I remember the magic. I remember sitting in front of my friend’s TV as a kid and getting my first glimpse of Final Fantasy VII. I had no previous knowledge of Squaresoft (now known as Square-Enix) or the past games they made for the NES or Super Nintendo despite being a hardcore Nintendo fan. I wasn’t even familiar with the Sony Playstation whose success sky rocketed thanks to the success of Square’s newest game about spikey haired heroes with improbably big swords fighting sliver haired bishonens with even bigger swords. What I knew, though, was I was witnessing magic. So it was with some trepidation I downloaded the brand spanking new demo for Final Fantasy XV.
Titled Platinum Demo, this free taste of the upcoming installment of Square-Enix’s role-playing epic acts as a prelude of sorts in order to get fans salivating for the game’s eventual release in September. Unlike a previous demo released as a pre-order bonus for a separate Final Fantasy spin-off, Platinum Demo is being billed as a completely unique experience from what players will find in the main game. The only problem being how incoherent, boring, and ultimately unfulfilling the experience is. As a matter of fact, the release for Final Fantasy XV is emblematic of what is wrong not only with Final Fantasy or Square-Enix, but with the modern video game industry at large.
For you see, Platinum Demo is not a demo in the traditional sense of the word. The aforementioned pre-order bonus demo was truer to the term as it provided the player with a brief snippet of story and actual combat as it would likely appear in the final version of the game. Platimum Demo, on the other hand, spends most of the experience leading a child version of main character Noct through (admittedly stunning) backgrounds at the behest of long time Final Fantasy summon Carbuncle in what is basically a giant dream sequence. Within these backgrounds, Noct will explore and collect yellow crystals scattered around the area to unlock special tiles he can stand on to activate different effects. These effects include anything from unlocking a new weapon or altering the weather or time of day in the environment in order to show off the game’s technical prowess.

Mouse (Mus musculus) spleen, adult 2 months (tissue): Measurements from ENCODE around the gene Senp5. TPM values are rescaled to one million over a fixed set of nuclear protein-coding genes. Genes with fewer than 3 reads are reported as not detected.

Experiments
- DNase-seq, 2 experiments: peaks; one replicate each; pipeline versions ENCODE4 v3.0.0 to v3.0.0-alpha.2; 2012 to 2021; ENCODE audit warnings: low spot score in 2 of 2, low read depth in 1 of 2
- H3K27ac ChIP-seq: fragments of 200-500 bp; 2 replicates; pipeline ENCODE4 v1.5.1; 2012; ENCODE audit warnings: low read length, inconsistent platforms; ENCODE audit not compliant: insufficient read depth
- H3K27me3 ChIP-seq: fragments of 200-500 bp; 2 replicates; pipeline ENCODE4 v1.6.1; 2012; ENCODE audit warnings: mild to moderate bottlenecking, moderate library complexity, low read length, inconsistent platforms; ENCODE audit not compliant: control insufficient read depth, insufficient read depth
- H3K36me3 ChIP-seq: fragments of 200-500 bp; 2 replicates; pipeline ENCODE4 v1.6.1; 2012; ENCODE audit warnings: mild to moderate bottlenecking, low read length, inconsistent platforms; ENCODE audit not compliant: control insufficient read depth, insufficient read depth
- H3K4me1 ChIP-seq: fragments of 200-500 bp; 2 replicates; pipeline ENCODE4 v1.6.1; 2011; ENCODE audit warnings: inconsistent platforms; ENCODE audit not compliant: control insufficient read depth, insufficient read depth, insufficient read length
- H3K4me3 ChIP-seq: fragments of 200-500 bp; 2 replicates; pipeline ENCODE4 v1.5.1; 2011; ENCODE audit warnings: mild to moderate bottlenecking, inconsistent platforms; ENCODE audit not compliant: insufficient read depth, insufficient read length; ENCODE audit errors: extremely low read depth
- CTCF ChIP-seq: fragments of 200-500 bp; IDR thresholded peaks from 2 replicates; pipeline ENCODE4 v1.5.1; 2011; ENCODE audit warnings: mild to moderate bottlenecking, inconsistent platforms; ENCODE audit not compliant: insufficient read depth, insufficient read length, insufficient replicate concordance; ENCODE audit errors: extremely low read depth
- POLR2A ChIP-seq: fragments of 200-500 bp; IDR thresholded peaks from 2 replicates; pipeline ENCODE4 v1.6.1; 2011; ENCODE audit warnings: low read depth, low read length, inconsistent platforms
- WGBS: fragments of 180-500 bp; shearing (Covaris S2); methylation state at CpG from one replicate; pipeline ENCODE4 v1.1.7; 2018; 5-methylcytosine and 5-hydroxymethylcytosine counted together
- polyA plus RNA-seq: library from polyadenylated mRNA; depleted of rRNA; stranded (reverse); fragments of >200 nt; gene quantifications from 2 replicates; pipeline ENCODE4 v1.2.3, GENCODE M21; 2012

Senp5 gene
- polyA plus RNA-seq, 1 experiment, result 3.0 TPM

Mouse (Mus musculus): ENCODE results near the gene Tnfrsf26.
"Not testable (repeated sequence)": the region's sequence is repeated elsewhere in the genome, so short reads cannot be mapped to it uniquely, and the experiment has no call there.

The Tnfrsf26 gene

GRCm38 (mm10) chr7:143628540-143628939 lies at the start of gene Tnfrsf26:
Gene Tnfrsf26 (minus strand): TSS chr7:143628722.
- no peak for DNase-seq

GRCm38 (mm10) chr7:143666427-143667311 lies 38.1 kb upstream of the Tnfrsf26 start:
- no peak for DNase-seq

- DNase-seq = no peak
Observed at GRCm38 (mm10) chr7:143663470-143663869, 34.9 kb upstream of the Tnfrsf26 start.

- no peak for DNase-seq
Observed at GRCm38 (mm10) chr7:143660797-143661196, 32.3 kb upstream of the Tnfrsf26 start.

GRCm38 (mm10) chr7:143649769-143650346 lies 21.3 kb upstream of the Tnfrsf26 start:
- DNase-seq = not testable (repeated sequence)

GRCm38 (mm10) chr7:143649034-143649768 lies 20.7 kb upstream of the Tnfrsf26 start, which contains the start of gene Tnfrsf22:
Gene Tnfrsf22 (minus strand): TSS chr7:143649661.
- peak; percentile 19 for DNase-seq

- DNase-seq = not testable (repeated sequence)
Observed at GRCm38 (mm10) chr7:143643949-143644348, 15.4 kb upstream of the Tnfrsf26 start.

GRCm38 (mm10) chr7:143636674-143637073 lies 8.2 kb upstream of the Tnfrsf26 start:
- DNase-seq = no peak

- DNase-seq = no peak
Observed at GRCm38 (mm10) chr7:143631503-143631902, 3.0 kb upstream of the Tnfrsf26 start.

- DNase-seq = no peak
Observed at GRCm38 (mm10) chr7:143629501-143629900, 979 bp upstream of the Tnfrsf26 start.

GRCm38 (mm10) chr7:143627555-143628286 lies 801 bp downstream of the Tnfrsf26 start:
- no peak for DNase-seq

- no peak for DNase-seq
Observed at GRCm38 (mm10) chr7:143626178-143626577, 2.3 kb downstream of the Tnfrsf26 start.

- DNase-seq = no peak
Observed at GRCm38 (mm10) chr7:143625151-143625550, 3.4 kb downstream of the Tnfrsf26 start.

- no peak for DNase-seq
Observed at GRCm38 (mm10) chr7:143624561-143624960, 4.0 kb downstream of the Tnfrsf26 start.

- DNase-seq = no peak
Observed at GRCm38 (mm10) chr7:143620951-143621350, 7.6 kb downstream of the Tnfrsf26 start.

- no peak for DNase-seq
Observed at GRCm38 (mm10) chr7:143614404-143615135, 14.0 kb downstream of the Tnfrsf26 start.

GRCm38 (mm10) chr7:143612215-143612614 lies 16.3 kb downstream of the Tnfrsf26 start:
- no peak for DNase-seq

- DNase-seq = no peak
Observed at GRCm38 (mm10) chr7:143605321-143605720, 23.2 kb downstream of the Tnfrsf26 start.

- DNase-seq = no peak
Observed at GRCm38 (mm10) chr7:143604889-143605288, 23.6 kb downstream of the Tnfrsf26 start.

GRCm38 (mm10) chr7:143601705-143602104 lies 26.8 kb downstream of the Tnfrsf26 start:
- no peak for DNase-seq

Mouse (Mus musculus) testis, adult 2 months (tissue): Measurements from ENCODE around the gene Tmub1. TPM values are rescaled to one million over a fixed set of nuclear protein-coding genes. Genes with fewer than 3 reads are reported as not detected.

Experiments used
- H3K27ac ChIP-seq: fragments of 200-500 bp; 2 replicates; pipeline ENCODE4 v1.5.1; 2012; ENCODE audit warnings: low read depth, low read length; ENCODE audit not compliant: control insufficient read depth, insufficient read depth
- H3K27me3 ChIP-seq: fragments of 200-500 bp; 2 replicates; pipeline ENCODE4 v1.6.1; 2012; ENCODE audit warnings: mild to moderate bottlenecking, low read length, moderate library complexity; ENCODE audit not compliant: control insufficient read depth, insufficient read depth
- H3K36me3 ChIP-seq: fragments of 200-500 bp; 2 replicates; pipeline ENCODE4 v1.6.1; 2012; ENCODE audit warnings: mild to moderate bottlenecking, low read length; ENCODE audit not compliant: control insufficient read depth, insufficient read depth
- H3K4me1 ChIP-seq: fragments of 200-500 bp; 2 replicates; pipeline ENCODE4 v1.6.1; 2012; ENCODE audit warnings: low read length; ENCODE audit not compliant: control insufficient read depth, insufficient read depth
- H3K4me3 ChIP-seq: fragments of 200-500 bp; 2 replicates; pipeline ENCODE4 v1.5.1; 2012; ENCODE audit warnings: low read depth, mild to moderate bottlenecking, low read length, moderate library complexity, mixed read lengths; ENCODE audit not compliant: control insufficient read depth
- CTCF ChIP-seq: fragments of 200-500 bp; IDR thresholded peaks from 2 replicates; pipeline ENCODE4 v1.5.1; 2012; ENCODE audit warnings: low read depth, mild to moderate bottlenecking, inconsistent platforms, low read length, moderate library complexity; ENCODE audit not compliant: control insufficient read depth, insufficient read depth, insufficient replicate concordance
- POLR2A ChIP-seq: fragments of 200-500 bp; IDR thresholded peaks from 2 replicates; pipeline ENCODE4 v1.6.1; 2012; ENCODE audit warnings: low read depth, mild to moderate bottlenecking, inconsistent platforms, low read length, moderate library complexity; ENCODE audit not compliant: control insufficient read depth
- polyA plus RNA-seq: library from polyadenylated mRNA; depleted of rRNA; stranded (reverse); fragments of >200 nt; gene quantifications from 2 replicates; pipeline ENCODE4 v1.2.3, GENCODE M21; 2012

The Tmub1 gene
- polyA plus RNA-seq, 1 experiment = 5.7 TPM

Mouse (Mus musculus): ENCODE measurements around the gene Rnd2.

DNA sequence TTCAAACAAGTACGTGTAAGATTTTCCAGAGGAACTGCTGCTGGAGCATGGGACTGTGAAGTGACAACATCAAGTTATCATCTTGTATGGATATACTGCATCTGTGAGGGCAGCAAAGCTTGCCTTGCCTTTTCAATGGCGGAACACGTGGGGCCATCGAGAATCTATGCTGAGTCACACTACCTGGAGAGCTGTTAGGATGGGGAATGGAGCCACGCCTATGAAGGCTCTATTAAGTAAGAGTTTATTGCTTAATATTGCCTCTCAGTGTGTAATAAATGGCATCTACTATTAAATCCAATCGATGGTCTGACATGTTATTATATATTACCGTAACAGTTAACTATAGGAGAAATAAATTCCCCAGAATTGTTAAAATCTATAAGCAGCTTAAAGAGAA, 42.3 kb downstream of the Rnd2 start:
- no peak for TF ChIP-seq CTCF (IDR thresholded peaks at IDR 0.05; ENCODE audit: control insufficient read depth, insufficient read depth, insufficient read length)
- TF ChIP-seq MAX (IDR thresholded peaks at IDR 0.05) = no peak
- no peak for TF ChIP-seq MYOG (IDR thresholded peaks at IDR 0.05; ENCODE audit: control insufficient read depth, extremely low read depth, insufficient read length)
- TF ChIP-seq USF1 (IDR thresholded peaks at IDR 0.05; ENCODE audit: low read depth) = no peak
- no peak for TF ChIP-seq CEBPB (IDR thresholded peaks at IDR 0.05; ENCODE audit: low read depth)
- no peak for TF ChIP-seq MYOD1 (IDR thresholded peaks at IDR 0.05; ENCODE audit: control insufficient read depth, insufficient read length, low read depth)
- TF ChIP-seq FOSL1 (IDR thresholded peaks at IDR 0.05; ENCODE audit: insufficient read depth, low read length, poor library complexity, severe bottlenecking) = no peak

Unfortunately, the technical aspect of the game is the primary focus of the demo with combat thrown in as almost an afterthought. While Noct does battle strange non-descript creatures that pop out of the walls and ground, the combat itself is not particular challenging or engaging. That is, until the final section of the demo where Noct pulls a Shazam and morphs into his adult form to take on an iron giant who would be frustrating if the game did not make you utterly invincible. What you are essentially playing is a version of Kingdom Hearts mixed with Banjo-Kazooie for 45 minutes with an actual battle featured at the end. And, because it is all a dream, none of it really matters except to unlock an extra bit of content for the main game.
Platinum Demo is far more concerned with being a pretty tech demo than it is with giving players a reason to be excited for the next installment in a legendary series. This is, after all, Final Fantasy, a brand recognized over the entire world. The game pretty much sells itself. So instead, Square-Enix has gone and announced not one, but two spin-offs in order to fill in the blanks on the game’s back story. First, there is a five-part anime being published straight to Youtube (aside from an exclusive sixth episode included in the $270 collector’s edition because Square-Enix.) Then there is a feature length CG-animated film ala Final Fantasy VII: Advent Children which will tell the story of Noct’s father’s younger days as they will supposedly tie-in to the events of the game. All of this, of course, is meant to capitalize on the success and popularity of a game that has not even been released yet.